No one had any idea the beautiful morning of September 11th, 2001 would turn to soot and misery before noon. I remember crossing 5th avenue at around 8:30am, and thinking that a more glorious morning could not be conceived: It was crisp, clear....the temperature was perfect. I wore a brown suit, a white shirt, and a solid red neck tie: I've never been one for novelties and prints. I could smell the lavender wafting up from my linen, as I sped up the lift to the 34th floor. By 9:30 all was mayhem. People were screaming. Then the second plane hit and the phones went dead. We were captive on East 49th street: Building security would not let us leave. Finally, by four in the afternoon, if we signed a waiver, we could go--and so I did. For three days Manhattan shut down, and most everyone stayed in their apartments. There was hardly any traffic on the streets, and very little noise. Many had unexpected guests who lived below Canal Street. Myself, I was alone, and sat in the quiet without television nor radio, internet access or phone service. It took me hours of concentrated effort to tape up the windows, as was suggested, along with air-ducts and door cracks. From that day on, all of New York City smelled like a backyard barbecue. "Ground Zero" smoked and gushed for months and months. A full year later it still smoked. Life just smelled of smoke, and loss: Every day for eight months I walked through funerals on Fifth Avenue: Huge ones--for all of the servicemen who lost their lives. They tend to put on quite a huge pageant in these instances. People didn't speak much at first. The clubs were full: Everyone kept drinking...but there just wasn't a great deal of talking. I, for the first time in my life, found that I couldn't wear perfume. Not only was I convinced my unwavering habit was unfit for such a gloomy time, nothing at all about it seemed alluring or necessary. Three weeks in to the New Era of Austerity and I gave in to a sudden urge to splash myself in signature brew, only to burst into tears as soon as I smelled it swirling around me. I would have to find a new one. In those days, there was a beautiful replica, all in wood paneling, of the Penhaligon's shop in London on the ground floor of Saks Fifth Avenue. I had fond memories of "English Fern," so I went there to ask which of their fragrances could be considered the driest, least frivolous, and, more importantly, which would accommodate this stench of smoke that would not go away. The host of the Penhaligon's boutique was an Englishman, as is fitting. I remember he looked me straight in the eye across his spectacles, and through them I could see his eyes becoming glassy. "This might do," he said. And with that remark I was handed a mouillete sprayed in Blenheim Bouquet. The numbness that lingered all over New York for months did not encourage any sort of enthusiasm, so I just gave it a brief whiff: It smelled of wood smoke, like everything else, with a bit of pine and lemon. "Perfect. The largest size you have please, in an eau de toilette." "We have a 500ml" -"That will be fine. I'm sure I'll enjoy it. Thank you." Though I can't say I did in fact enjoy it, I used the entire 500ml decanter to the last drop. Its severity and seriousness was very precisely suited to the broken spirits of all and sundry: Encouraging to those who "kept calm, and carried on." It took me a year to empty the bottle: When that year was past, New York still smelled like smoke, and so did everything and everyone, except none of us noticed it any longer: We'd all grown accustomed to it. Faced with an empty bottle of Blenheim Bouquet, I again tried my own signature scent, which had lain forgotten in drawers and cabinets, and still, it wasn't right: Too French. Too romantic. I can't smell like this, I thought, and that's when I knew: Sitting at my dressing table with an enormous empty bottle looking in the mirror I saw it in my eyes. Something was just over. One month later, I left. I left New York. I moved away. I still have the empty bottle of Blenheim Bouquet, and every year, on September 11th, I uncork it and give it a whiff. Every year, my thoughts vary...I remember odd things: How people who had lost love ones would burn candles in their windows...all of the "Missing" photocopy signs pasted all over every surface that nobody ever had the courage to remove, so they just disintegrated over time, while we walked by them, day in, day out, and watched. This year, I thought of how beautiful the morning was, and marveled at how that September would be the very last one like it: The beauty of innocence and the thrill and promise of early Fall in New York City, where everything was possible. None of that ever came back the way it was. But Blenheim Bouquet hasn't changed: A kind of therapy. Some days I would get out of bed only because I knew I would have my moment with it. I would look forward to rubbing it all over my chest, because when I did, invariably I would think that at least something was beautiful...and unchanged...and just that little bit of courage, a hint of hope that certain things endure, very often got me through the day. September 11th, 2011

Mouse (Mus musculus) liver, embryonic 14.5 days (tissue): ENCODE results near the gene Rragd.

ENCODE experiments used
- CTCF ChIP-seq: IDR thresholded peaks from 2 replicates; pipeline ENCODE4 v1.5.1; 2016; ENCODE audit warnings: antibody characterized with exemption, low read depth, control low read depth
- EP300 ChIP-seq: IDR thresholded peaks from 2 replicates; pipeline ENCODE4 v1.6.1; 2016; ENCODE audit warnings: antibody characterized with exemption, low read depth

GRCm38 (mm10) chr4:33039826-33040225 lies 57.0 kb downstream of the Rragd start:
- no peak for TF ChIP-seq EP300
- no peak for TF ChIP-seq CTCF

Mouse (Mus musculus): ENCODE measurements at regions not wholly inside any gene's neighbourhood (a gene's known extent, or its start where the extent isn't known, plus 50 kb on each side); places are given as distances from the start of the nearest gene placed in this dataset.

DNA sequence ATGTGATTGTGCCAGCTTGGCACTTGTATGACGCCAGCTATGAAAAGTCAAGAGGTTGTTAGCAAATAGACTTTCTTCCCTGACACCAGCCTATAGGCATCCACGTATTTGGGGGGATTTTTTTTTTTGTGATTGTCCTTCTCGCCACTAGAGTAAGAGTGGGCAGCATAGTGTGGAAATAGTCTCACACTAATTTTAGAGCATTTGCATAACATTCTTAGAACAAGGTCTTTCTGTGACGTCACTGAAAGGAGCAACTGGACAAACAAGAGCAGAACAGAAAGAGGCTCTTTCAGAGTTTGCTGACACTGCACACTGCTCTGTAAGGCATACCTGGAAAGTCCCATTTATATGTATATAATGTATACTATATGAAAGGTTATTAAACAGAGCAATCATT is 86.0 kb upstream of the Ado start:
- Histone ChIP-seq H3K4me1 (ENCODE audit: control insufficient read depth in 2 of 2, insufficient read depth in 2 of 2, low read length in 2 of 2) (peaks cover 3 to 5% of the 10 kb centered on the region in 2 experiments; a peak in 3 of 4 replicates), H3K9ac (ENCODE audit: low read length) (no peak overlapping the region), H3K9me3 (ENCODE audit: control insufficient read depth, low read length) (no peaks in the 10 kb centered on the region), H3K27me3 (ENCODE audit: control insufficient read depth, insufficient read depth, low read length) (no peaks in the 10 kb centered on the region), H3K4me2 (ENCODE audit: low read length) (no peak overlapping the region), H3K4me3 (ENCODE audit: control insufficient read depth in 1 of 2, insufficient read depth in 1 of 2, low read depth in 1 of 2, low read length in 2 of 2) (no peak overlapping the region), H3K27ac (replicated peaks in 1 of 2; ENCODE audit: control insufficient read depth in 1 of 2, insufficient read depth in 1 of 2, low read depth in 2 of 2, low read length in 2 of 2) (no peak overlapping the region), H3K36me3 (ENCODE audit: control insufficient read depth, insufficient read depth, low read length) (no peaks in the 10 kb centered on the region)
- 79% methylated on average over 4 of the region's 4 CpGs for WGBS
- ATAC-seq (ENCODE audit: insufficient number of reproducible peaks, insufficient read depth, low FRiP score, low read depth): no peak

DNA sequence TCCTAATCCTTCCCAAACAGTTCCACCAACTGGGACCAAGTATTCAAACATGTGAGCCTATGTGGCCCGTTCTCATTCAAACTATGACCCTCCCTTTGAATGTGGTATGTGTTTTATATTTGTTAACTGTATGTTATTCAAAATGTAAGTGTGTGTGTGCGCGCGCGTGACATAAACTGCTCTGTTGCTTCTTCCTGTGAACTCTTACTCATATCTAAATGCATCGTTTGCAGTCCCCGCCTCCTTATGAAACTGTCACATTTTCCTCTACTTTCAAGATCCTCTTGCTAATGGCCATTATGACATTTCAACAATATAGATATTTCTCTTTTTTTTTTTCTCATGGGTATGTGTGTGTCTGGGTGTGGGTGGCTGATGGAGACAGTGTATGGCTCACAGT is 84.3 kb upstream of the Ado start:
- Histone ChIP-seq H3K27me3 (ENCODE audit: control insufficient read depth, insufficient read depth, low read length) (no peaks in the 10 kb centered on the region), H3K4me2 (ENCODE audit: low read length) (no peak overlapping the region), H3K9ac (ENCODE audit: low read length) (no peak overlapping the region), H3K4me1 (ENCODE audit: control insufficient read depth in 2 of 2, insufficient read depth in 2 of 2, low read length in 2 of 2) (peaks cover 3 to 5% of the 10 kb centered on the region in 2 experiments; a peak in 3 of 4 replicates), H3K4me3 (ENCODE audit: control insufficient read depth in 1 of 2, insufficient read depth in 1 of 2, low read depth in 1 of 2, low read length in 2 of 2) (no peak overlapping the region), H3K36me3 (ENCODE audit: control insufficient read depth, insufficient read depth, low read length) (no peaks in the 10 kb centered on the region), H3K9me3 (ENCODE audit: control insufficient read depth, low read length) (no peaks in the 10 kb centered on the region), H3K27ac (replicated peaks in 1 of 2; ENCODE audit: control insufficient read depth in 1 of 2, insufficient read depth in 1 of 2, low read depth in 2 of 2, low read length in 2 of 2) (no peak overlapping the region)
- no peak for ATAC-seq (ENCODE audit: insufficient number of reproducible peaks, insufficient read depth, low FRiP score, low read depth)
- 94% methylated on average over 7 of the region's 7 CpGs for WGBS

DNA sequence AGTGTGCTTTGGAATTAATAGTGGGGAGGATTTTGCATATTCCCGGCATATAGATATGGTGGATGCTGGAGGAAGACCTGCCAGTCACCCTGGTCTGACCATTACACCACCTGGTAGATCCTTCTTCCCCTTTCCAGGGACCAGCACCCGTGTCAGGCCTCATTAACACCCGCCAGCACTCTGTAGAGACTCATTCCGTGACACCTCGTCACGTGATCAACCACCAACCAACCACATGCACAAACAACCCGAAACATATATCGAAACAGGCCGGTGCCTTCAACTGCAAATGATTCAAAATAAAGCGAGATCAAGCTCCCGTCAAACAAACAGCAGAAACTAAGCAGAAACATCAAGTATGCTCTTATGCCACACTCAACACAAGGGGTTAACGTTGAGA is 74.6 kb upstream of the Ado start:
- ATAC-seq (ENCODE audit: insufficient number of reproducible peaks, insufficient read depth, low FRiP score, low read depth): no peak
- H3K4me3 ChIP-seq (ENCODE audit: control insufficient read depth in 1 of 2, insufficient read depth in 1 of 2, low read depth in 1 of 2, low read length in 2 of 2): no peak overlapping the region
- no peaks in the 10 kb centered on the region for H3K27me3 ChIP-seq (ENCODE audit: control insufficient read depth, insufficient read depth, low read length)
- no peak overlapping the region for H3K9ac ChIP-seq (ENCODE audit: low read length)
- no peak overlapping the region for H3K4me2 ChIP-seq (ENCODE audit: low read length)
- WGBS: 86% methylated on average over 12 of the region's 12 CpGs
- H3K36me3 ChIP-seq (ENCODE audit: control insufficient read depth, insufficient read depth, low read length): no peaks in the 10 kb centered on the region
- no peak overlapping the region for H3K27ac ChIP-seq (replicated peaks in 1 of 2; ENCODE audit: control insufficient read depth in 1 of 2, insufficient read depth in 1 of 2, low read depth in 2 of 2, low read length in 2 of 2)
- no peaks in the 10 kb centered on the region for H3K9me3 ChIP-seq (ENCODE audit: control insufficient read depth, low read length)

12th September, 2011 (last edited: 22nd September, 2011)